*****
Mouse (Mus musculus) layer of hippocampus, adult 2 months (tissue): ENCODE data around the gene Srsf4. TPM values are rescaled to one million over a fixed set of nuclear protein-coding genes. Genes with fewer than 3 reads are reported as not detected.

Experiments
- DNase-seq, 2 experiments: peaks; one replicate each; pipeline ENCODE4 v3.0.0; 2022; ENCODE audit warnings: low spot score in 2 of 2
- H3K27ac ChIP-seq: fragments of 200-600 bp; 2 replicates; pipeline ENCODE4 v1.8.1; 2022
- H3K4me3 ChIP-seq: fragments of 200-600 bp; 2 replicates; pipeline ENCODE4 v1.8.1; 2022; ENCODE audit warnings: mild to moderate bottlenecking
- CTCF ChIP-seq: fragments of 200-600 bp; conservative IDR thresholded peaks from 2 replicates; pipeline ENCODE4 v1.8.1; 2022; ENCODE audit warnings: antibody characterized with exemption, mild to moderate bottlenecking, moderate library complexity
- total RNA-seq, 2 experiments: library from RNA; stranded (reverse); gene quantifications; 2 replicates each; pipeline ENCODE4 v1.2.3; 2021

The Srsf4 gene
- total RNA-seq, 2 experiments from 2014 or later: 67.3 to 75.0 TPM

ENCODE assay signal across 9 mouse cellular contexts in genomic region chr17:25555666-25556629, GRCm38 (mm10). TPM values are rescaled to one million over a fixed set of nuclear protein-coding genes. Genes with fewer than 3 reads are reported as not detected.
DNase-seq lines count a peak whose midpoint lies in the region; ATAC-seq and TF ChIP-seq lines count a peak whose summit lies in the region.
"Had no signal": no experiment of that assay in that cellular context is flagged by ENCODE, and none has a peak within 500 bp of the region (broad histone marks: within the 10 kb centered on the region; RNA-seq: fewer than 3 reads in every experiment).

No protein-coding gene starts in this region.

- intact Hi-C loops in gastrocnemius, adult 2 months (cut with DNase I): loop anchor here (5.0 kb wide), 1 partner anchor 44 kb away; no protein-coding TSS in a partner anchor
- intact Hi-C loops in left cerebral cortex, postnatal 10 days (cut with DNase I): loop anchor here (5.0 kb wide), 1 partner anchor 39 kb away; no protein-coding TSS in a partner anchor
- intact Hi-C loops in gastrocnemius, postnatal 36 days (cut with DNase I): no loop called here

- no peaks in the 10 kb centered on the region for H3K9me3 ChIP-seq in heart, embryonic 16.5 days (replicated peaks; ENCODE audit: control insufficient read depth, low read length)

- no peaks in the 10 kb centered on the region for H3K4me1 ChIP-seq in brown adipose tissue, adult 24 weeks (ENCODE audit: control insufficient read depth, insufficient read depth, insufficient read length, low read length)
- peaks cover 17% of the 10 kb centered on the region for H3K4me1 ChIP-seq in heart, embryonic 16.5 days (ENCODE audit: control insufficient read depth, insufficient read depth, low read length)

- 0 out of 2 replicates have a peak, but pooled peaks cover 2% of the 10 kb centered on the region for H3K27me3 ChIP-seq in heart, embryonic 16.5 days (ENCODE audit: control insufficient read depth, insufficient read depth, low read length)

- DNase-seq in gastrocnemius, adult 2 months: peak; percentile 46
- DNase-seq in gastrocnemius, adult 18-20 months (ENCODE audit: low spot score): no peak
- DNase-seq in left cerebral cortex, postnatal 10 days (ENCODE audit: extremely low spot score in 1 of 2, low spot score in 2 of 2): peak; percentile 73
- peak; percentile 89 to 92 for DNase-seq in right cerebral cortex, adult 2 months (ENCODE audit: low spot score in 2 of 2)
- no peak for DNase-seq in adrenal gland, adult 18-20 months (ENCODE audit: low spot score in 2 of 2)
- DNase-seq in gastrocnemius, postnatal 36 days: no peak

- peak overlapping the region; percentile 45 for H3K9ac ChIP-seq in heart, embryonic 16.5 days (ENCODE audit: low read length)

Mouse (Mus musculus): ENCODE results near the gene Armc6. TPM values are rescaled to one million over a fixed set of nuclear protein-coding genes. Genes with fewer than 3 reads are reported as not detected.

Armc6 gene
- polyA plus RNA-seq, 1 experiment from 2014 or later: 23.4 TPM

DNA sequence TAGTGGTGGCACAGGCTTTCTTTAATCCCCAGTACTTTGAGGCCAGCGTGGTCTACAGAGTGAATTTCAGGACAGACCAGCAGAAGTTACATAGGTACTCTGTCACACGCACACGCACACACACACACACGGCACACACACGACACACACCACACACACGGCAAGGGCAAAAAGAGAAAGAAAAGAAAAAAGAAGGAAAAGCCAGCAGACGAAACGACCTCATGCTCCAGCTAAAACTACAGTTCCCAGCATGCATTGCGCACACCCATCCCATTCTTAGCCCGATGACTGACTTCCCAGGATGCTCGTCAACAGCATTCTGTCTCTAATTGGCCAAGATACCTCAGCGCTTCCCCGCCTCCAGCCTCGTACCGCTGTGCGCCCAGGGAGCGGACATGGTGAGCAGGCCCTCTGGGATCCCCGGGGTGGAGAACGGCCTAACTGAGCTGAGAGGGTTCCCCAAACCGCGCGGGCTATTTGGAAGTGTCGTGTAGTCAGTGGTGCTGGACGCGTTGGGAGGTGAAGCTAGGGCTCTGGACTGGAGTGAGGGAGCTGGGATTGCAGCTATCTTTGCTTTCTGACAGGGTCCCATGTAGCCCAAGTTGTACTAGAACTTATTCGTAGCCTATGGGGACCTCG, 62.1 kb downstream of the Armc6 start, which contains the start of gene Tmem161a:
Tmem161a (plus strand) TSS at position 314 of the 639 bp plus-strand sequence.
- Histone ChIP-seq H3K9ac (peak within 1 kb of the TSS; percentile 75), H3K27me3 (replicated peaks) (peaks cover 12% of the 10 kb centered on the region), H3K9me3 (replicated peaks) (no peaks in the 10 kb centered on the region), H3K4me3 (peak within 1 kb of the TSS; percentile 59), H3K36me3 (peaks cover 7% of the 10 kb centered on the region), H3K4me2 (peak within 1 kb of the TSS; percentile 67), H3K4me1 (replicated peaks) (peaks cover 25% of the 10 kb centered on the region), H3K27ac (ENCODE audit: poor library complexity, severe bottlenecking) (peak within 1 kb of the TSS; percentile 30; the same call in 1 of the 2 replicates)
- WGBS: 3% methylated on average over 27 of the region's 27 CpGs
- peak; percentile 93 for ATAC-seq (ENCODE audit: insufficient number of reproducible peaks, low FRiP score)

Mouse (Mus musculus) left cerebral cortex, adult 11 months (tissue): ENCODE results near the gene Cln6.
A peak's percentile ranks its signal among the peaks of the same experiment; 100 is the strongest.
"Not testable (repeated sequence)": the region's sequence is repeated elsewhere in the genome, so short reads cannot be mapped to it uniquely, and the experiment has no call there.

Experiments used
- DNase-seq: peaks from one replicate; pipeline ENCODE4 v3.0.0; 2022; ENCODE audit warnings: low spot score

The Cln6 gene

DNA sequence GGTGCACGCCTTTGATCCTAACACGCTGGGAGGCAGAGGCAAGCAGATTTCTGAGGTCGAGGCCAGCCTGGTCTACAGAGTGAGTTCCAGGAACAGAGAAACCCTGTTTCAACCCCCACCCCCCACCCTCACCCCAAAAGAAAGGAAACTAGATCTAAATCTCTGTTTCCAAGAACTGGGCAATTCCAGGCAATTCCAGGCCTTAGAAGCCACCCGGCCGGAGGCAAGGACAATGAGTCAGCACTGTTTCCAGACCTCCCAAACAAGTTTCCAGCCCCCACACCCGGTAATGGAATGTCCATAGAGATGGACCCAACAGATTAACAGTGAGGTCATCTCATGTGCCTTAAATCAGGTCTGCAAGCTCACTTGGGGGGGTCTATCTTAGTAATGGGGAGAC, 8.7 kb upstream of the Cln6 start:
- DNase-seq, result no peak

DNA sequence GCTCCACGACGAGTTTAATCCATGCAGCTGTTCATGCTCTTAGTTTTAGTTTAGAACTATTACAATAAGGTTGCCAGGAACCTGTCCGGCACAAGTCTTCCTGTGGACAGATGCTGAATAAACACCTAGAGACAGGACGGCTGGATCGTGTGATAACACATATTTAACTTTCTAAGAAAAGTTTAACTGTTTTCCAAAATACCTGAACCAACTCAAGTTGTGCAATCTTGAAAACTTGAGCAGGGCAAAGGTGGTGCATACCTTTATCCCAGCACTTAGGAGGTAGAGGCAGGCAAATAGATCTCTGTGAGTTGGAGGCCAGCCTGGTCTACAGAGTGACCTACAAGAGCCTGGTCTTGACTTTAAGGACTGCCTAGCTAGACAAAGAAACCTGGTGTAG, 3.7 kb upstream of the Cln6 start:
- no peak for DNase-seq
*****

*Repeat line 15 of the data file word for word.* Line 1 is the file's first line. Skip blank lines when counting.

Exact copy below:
- intact Hi-C loops in left cerebral cortex, postnatal 10 days (cut with DNase I): loop anchor here (5.0 kb wide), 1 partner anchor 39 kb away; no protein-coding TSS in a partner anchor